We convert cassettes to digital and are often asked “can the sound quality of my cassette recording be improved?” The answer to this question largely depends on the quality of the original recording source, type of cassette tape and tape deck used to make the recording.
The cassette was a compact and readily available consumer tape format that was widely used for over 35 years. Nearly everyone alive from the 1970’s to early 2000’s has at some point owned a cassette deck or recorded something on a cassette tape, thus the quality of recorded material varies wildly! Most early tape recordings were amateur and utilized the cassette recorder’s internal “built in” microphone. These mics were poorly made, sounded terrible and offered no way to adjust or balance input levels to prevent clipping from sources that were too loud, in addition they picked up tons of unwanted background noise. The cassette tape is one of the most common media types we work with because they were a widely available, inexpensive and non-professional way for consumers to record audio. There are literally millions of compact cassette tapes still owned by people all over the world.
We are often tasked with transferring a cassette to CD or USB drive that was recorded from an internal microphone. Most are random family, concert or religious recordings and nearly all are noisy because the microphone picked up and recorded EVERYTHING near it. This type of audio can be the most problematic to restore as unwanted talking, appliance noise, people moving around, etc. usually can’t be removed from the recording. For example, if your favorite family Christmas recording has the sounds of your mother doing dishes with a TV on in the background and you want those sounds removed it’s probably impossible. For the most part what’s recorded on the cassette is “what’s recorded on the cassette”. What we can do is raise the volume levels of hard to hear audio, compress sounds that are abruptly too loud, and remove tape hiss as well as most types of electrical hum. However, it’s important to keep in mind that raising the level of the audio you want to hear will also raise the level of audio that you may not want to hear.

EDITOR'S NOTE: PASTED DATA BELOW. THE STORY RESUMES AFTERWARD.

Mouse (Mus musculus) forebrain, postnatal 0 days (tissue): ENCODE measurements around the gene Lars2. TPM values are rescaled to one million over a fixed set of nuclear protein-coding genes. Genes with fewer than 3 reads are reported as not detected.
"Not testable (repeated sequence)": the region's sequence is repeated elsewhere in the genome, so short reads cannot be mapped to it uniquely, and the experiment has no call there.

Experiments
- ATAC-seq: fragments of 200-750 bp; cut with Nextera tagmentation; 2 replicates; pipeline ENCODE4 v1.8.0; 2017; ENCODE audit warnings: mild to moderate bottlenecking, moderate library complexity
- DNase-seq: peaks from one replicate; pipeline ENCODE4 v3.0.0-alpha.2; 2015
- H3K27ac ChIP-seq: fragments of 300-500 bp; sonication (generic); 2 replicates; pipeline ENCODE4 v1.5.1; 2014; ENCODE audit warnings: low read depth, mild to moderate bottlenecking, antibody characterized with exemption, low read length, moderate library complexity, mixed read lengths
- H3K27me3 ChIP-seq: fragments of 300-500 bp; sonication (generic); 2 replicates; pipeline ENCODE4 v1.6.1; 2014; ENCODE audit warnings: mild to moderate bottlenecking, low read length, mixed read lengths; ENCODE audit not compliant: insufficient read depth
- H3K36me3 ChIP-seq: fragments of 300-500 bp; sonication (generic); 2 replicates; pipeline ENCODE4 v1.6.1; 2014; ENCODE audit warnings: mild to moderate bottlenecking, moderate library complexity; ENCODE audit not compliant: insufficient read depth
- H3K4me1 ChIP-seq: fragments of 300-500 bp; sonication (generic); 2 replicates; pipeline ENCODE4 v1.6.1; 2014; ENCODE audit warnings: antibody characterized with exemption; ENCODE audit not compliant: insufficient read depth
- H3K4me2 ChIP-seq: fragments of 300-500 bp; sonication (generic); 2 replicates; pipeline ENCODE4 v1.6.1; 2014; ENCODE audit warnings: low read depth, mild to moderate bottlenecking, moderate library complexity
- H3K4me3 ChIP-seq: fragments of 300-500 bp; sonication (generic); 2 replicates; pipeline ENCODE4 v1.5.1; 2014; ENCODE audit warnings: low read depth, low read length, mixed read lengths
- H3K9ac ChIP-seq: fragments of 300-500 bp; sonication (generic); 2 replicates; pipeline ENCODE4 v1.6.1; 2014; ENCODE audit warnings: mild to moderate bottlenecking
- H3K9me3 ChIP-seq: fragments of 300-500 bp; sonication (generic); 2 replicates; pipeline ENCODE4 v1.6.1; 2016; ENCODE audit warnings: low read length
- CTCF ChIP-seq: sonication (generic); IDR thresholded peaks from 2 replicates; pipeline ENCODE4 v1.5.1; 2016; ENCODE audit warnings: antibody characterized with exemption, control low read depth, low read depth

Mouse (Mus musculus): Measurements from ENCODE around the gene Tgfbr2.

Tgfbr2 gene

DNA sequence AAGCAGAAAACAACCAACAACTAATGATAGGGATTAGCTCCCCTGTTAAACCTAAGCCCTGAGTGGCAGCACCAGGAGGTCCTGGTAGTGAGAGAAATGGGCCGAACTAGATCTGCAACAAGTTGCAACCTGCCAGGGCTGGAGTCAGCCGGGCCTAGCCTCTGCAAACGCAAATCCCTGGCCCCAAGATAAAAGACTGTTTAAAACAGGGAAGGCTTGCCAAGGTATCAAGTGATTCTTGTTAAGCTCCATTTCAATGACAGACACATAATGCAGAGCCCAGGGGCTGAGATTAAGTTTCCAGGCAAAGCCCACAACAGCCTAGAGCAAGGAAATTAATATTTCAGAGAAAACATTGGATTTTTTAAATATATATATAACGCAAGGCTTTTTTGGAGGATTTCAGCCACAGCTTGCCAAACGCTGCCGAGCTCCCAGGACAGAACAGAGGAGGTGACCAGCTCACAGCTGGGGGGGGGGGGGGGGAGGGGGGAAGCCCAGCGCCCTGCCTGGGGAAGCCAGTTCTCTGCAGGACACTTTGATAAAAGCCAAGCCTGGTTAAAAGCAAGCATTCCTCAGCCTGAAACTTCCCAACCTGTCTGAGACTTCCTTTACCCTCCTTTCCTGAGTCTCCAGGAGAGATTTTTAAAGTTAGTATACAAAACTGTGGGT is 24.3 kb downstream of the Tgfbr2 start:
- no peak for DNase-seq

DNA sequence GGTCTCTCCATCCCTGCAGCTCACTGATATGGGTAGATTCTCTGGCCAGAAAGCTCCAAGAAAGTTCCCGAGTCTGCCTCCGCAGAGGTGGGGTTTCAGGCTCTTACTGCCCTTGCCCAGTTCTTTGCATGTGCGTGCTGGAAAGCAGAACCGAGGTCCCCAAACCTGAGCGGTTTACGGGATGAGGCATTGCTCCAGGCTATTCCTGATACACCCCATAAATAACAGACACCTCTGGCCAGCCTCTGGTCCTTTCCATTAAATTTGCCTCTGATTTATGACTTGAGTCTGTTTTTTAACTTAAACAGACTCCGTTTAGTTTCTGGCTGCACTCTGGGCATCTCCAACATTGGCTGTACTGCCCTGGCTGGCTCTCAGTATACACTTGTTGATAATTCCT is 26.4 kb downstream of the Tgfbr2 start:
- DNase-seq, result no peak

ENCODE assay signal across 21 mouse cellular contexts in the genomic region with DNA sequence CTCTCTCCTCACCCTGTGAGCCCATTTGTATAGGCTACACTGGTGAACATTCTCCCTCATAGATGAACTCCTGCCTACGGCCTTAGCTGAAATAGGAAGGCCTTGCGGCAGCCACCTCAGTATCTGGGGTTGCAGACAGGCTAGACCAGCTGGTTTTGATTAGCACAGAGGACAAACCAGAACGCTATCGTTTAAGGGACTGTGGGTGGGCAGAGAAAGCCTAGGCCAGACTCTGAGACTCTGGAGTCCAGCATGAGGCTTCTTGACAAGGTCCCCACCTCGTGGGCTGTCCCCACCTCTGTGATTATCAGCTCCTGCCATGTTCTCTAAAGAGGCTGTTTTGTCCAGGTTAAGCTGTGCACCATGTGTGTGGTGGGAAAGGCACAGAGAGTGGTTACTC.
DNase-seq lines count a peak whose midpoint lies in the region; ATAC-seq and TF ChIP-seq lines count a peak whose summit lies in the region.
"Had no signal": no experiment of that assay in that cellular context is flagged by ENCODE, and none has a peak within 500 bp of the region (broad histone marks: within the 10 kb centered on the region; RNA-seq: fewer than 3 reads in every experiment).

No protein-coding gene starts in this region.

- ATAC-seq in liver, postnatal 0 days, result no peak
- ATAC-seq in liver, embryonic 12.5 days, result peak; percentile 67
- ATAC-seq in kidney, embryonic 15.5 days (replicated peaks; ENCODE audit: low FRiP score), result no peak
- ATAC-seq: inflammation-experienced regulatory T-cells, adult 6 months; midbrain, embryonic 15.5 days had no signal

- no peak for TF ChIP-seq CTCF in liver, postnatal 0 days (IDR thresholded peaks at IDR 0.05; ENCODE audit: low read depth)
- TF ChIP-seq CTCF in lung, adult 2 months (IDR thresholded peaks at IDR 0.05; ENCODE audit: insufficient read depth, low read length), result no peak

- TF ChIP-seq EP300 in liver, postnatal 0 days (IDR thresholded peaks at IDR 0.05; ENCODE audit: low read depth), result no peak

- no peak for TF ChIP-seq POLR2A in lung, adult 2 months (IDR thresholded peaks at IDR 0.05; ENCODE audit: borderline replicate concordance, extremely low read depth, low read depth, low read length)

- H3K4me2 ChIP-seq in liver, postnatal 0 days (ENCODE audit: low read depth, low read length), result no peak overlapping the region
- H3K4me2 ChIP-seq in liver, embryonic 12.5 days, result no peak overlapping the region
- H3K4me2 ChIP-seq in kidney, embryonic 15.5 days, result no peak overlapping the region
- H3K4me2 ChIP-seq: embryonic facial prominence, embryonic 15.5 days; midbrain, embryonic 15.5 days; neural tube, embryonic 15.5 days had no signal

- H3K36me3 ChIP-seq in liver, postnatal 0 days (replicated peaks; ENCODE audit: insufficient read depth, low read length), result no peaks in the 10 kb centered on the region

It stands to reason that the worst sounding cassettes often have the most sentimental value. In other words, the 1976 recording you made when you were 7 will need more transfer and restoration help than the tape to tape copy, radio show recording or concert tape you made directly from the sound mixing board.
Not all cassette to digital conversion services are the same, when searching for an audio transfer service it’s important to find a company that understands tape based audio restoration as well as utilizes professional studio quality cassette decks, computer equipment and high quality analog to digital converters. These things will help ensure you get the best quality cassette tape to digital transfer possible. There are many businesses online offering cassette tape transfer services but few who actually use the proper equipment even less who pay attention to the actual process or have employees qualified to do more than push the start button on a tape deck. If you’re going to spend the money to digitize your media it’s best to do it right and get the best possible future proof quality available!